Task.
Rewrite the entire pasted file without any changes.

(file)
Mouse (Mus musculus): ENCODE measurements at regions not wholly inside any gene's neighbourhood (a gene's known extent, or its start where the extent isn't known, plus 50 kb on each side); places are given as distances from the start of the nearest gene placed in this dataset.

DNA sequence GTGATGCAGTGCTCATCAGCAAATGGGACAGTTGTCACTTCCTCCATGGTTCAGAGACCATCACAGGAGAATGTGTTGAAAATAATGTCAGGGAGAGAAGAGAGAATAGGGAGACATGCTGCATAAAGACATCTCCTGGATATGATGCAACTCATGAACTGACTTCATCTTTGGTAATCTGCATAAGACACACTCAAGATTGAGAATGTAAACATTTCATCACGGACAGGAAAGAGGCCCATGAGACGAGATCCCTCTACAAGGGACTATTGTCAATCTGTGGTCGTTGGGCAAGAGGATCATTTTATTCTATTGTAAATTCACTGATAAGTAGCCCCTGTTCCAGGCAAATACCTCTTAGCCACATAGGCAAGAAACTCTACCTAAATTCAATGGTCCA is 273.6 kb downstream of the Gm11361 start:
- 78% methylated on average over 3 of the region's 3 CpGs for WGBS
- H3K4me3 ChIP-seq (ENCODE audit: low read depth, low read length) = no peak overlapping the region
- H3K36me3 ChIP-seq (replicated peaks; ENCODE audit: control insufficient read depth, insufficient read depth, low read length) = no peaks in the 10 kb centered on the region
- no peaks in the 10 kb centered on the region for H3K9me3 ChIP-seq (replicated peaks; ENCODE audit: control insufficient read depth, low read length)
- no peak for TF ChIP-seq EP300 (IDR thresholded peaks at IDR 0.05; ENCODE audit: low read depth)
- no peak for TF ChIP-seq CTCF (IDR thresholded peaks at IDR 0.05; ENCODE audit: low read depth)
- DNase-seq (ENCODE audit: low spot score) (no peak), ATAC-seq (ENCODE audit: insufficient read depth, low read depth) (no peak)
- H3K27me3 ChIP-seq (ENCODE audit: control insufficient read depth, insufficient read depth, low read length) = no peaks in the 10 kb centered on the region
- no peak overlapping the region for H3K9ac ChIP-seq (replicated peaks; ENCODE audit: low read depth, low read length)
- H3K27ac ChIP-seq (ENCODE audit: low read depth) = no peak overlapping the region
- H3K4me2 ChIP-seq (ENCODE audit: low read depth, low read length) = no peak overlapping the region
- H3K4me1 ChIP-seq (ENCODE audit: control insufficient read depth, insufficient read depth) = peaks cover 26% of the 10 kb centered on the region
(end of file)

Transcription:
Mouse (Mus musculus): ENCODE measurements at regions not wholly inside any gene's neighbourhood (a gene's known extent, or its start where the extent isn't known, plus 50 kb on each side); places are given as distances from the start of the nearest gene placed in this dataset.

DNA sequence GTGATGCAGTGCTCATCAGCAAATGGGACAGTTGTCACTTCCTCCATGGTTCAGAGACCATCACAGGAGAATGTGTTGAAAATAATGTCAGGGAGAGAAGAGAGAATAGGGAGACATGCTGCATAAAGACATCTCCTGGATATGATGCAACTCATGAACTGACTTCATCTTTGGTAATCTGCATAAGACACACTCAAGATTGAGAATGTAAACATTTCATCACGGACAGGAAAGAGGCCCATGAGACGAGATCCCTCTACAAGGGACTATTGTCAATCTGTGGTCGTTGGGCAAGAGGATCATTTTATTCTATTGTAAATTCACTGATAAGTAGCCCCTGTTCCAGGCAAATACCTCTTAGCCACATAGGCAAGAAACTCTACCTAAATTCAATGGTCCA is 273.6 kb downstream of the Gm11361 start:
- 78% methylated on average over 3 of the region's 3 CpGs for WGBS
- H3K4me3 ChIP-seq (ENCODE audit: low read depth, low read length) = no peak overlapping the region
- H3K36me3 ChIP-seq (replicated peaks; ENCODE audit: control insufficient read depth, insufficient read depth, low read length) = no peaks in the 10 kb centered on the region
- no peaks in the 10 kb centered on the region for H3K9me3 ChIP-seq (replicated peaks; ENCODE audit: control insufficient read depth, low read length)
- no peak for TF ChIP-seq EP300 (IDR thresholded peaks at IDR 0.05; ENCODE audit: low read depth)
- no peak for TF ChIP-seq CTCF (IDR thresholded peaks at IDR 0.05; ENCODE audit: low read depth)
- DNase-seq (ENCODE audit: low spot score) (no peak), ATAC-seq (ENCODE audit: insufficient read depth, low read depth) (no peak)
- H3K27me3 ChIP-seq (ENCODE audit: control insufficient read depth, insufficient read depth, low read length) = no peaks in the 10 kb centered on the region
- no peak overlapping the region for H3K9ac ChIP-seq (replicated peaks; ENCODE audit: low read depth, low read length)
- H3K27ac ChIP-seq (ENCODE audit: low read depth) = no peak overlapping the region
- H3K4me2 ChIP-seq (ENCODE audit: low read depth, low read length) = no peak overlapping the region
- H3K4me1 ChIP-seq (ENCODE audit: control insufficient read depth, insufficient read depth) = peaks cover 26% of the 10 kb centered on the region